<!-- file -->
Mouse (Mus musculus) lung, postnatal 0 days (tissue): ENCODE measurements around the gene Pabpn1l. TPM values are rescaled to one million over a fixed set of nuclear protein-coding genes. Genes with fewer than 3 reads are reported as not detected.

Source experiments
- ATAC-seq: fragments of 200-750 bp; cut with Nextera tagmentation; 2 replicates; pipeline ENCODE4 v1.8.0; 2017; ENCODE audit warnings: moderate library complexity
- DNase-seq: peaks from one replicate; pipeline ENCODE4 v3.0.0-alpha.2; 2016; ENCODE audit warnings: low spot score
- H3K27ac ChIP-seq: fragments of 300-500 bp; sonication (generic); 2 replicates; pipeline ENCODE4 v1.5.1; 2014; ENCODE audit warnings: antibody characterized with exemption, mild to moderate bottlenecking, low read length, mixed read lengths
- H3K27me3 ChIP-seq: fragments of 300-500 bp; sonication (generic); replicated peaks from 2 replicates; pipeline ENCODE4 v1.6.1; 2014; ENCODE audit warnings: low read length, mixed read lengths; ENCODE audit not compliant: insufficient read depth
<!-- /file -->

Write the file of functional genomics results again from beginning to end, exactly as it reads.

Mouse (Mus musculus) lung, postnatal 0 days (tissue): ENCODE measurements around the gene Pabpn1l. TPM values are rescaled to one million over a fixed set of nuclear protein-coding genes. Genes with fewer than 3 reads are reported as not detected.

Source experiments
- ATAC-seq: fragments of 200-750 bp; cut with Nextera tagmentation; 2 replicates; pipeline ENCODE4 v1.8.0; 2017; ENCODE audit warnings: moderate library complexity
- DNase-seq: peaks from one replicate; pipeline ENCODE4 v3.0.0-alpha.2; 2016; ENCODE audit warnings: low spot score
- H3K27ac ChIP-seq: fragments of 300-500 bp; sonication (generic); 2 replicates; pipeline ENCODE4 v1.5.1; 2014; ENCODE audit warnings: antibody characterized with exemption, mild to moderate bottlenecking, low read length, mixed read lengths
- H3K27me3 ChIP-seq: fragments of 300-500 bp; sonication (generic); replicated peaks from 2 replicates; pipeline ENCODE4 v1.6.1; 2014; ENCODE audit warnings: low read length, mixed read lengths; ENCODE audit not compliant: insufficient read depth